I slept in today. I had a class at 10, and I woke up at 9, fell back asleep, and woke up again at . I probably should have gone anyways, but I just didn’t want to walk in late. Now, however, it’s , and I’m already regretting not going, but now it’s for sure too late. The annoying part is, I was up until last night reading Paradise Lost for this class, all for nothing.
What are shoulder blades for? I think mine are double jointed.
I’ve got Led Zeppelin playing on winamp, but I can see there’s a bunch of Oasis songs next on my playlist. It’s too early in the morning for Oasis. It’s never too early for Led Zeppelin.
Back to English: I bought the wrong 250 shek book. That’s really annoying, but I’m going to hold on to it for two reasons. One, I’m going to need it next year. All I have to do is try not to lose it for 6 months. Two, they don’t accept returns if you’ve already broken the shrink-wrap seal, though Ari wants me to try saran wrapping it back together and burning the edges, like we used to shaptzer stuff in the army. Ari’s crazy.
Sarra talked about something I had also wanted to write about. She says a lot of good stuff, but her TV-commercial analogy is wrong. Paying for music or software is not the same as watching commercials in exchange for getting the show for free. TV shows don’t “cost” watching 5 minutes worth of commercials. They are broadcasted for free, with the understanding that 5% of the viewers (or however many) will be lazy enough to actually watch them (or in Ari’s case, not change the channel, but turn the volume way down). If this wasn’t so, then we’d be stealing every time we changed the channel during commercials, walked out of the room, or simply stopped paying attention.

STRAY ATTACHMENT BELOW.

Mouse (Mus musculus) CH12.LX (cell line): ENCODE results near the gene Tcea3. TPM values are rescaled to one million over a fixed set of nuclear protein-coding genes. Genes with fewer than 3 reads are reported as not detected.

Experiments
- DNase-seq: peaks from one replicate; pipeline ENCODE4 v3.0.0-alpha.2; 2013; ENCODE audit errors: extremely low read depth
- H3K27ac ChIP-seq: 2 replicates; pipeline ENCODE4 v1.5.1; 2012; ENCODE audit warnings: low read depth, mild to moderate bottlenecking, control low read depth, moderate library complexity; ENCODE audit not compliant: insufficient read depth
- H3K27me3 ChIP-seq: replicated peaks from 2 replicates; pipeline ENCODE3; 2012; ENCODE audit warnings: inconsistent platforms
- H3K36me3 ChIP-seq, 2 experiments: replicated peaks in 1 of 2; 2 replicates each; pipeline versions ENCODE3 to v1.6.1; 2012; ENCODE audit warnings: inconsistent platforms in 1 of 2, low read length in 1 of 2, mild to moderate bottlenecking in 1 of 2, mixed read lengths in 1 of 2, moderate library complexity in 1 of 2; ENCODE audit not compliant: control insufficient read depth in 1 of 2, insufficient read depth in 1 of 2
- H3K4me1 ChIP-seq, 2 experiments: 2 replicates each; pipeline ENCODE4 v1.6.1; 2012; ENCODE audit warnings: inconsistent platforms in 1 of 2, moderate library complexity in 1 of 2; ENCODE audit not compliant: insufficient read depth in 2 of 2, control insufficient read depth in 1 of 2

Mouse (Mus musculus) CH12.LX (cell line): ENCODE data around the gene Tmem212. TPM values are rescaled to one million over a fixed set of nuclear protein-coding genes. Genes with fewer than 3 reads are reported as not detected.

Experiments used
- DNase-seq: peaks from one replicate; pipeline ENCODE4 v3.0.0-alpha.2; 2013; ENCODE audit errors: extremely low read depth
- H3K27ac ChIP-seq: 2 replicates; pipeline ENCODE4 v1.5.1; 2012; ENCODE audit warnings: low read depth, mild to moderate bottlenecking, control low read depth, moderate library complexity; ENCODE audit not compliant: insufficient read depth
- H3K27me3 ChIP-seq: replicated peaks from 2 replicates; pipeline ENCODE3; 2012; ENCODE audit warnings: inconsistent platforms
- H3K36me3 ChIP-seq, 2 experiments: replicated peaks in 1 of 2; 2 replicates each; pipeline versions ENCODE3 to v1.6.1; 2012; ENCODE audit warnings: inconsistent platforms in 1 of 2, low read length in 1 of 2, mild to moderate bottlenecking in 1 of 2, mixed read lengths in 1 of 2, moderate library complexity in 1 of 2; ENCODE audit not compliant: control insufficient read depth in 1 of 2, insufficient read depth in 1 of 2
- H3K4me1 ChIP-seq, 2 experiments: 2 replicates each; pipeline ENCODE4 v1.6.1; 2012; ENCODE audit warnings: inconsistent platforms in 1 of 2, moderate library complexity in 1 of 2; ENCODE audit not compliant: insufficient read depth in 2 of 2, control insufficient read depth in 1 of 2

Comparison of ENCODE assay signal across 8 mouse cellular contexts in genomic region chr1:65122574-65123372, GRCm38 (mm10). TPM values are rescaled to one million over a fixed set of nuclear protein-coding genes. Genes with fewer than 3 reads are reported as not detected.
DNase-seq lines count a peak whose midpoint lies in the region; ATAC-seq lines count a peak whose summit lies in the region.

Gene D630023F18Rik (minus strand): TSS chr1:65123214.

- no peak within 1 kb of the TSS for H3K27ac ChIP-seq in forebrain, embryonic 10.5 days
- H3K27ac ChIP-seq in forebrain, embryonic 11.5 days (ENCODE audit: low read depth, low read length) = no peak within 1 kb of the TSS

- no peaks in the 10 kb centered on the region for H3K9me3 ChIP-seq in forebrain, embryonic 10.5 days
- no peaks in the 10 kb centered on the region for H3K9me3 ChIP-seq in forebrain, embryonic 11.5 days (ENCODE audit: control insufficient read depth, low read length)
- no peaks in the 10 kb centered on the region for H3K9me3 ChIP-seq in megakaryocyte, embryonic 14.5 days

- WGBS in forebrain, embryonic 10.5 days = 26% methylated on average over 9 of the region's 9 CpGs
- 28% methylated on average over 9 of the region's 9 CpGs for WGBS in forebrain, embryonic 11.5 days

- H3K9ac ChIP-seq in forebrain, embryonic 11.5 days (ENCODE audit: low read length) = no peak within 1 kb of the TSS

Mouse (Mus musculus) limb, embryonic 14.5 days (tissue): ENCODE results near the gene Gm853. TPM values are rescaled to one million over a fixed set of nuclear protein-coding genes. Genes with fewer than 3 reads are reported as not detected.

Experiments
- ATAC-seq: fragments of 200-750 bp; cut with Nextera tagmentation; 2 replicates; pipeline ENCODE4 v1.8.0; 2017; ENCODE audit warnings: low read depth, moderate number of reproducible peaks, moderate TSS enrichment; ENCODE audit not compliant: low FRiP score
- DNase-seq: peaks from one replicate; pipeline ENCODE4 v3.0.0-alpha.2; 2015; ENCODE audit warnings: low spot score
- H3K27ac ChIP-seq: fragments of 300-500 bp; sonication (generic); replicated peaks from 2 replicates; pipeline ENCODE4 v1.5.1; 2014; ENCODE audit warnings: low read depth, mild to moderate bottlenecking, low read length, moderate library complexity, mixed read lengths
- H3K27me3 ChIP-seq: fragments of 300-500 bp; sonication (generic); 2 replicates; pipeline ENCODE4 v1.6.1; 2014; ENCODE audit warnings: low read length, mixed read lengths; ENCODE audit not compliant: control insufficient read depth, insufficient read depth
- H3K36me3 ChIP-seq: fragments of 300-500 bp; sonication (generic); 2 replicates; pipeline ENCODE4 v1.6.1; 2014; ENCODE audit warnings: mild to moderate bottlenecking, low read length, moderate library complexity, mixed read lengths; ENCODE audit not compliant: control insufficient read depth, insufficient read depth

But that’s beside the point. You can’t look at downloading software as something that’s wrong, evil, whatever, and then use the fact that “everybody does it” to do it yourself. It’s an evolution in media, and the networks, music industry, and the movie business are going to have to deal with it themselves. Consumers have already adapted, and the only reason there’s such mayhem out in the market today is that distributors haven’t similarly adjusted. They’re too busy with lawsuits. I’m assuming most of the people reading this are about my age, and we’re too young to remember the TV companies saying that VCRs were putting them out of business, or movie theatres and radio saying that TV was putting them out of business, or newspapers saying that radio was putting them out of business. Yet they all survived, because they adapted. And now, music and software companies are going to have to adapt to the internet. Until they do, they’re going to continue to lose money.
Adina and Adina: See? I do pay attention in Galili!